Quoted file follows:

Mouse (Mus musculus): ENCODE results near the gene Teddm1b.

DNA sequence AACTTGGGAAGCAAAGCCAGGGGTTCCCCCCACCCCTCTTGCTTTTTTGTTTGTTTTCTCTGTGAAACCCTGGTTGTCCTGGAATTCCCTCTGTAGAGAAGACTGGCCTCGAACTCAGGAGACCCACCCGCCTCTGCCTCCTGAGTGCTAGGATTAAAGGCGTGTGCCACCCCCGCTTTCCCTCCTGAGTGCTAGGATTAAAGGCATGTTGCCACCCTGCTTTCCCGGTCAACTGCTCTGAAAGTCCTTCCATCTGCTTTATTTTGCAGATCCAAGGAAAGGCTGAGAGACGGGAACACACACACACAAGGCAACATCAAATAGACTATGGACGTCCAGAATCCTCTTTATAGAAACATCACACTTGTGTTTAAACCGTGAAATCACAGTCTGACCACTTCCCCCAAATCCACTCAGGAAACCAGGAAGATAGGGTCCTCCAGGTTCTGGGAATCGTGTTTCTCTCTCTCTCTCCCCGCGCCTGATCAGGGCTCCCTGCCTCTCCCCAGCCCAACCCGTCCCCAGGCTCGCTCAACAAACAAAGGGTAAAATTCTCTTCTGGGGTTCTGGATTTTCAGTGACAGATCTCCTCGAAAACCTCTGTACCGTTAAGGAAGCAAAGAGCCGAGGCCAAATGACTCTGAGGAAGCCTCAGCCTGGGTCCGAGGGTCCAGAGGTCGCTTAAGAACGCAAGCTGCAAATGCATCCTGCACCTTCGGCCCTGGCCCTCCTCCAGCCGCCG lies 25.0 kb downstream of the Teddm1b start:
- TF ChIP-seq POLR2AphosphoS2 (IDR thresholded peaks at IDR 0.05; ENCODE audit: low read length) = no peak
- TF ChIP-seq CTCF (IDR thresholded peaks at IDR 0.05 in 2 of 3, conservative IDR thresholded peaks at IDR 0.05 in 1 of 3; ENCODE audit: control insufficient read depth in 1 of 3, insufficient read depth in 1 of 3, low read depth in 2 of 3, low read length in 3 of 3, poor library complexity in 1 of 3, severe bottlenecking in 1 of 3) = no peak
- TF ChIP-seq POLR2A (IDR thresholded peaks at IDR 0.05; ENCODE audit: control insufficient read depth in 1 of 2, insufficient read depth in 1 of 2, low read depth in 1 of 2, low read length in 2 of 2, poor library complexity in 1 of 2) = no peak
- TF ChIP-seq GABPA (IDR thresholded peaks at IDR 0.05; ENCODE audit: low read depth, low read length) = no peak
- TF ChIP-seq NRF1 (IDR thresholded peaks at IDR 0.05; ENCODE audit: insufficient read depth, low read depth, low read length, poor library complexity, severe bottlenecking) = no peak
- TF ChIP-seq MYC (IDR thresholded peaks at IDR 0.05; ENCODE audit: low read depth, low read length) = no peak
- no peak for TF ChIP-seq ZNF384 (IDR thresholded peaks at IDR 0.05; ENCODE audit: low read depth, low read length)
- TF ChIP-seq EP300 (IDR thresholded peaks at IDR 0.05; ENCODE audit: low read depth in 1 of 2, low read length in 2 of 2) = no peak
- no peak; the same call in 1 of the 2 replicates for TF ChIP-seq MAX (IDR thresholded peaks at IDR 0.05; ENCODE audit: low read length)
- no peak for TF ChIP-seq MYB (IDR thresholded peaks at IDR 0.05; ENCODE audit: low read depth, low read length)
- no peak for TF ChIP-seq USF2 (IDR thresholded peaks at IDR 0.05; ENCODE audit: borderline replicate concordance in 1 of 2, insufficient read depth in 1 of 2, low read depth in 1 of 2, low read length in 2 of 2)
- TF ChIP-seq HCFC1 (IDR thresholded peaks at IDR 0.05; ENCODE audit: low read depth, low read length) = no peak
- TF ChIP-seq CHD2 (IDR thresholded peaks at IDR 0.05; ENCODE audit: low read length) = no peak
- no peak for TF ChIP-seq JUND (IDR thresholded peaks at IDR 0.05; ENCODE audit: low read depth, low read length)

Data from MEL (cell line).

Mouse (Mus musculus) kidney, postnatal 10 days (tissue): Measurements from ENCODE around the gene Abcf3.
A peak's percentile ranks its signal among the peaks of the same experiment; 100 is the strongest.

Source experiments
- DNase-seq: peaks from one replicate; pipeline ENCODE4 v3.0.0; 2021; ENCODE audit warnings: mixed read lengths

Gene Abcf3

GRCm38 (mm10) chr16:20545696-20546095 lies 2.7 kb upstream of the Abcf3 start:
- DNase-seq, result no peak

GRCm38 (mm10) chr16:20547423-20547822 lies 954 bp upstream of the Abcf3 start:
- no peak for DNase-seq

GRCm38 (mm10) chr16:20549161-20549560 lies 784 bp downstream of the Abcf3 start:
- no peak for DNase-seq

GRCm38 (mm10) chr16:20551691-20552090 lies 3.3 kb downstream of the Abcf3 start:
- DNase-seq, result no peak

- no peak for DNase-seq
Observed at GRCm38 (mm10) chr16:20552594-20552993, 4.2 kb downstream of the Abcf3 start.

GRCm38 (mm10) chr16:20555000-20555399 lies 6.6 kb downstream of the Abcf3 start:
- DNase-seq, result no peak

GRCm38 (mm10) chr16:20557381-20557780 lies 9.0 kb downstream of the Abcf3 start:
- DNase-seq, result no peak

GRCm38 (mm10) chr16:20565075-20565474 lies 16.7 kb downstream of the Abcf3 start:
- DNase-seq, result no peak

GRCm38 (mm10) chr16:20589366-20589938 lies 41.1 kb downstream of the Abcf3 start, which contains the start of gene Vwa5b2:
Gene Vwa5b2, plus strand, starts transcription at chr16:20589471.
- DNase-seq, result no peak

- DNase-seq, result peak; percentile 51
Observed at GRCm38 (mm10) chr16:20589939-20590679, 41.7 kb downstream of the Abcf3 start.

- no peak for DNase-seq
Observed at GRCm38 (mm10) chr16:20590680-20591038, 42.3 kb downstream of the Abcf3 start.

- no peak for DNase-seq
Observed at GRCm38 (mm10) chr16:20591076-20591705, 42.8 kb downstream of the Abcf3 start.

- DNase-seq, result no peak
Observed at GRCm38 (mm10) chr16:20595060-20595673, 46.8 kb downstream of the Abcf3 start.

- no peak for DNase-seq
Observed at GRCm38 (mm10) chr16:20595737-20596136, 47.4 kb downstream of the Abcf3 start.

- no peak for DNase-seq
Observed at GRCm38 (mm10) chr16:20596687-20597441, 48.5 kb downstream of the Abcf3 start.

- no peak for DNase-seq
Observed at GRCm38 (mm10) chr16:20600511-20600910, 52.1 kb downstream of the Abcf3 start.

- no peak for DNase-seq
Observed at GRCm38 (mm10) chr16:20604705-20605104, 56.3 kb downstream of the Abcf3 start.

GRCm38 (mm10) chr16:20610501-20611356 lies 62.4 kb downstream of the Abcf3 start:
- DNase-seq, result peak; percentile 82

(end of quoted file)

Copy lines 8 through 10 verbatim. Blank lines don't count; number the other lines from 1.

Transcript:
- TF ChIP-seq MYC (IDR thresholded peaks at IDR 0.05; ENCODE audit: low read depth, low read length) = no peak
- no peak for TF ChIP-seq ZNF384 (IDR thresholded peaks at IDR 0.05; ENCODE audit: low read depth, low read length)
- TF ChIP-seq EP300 (IDR thresholded peaks at IDR 0.05; ENCODE audit: low read depth in 1 of 2, low read length in 2 of 2) = no peak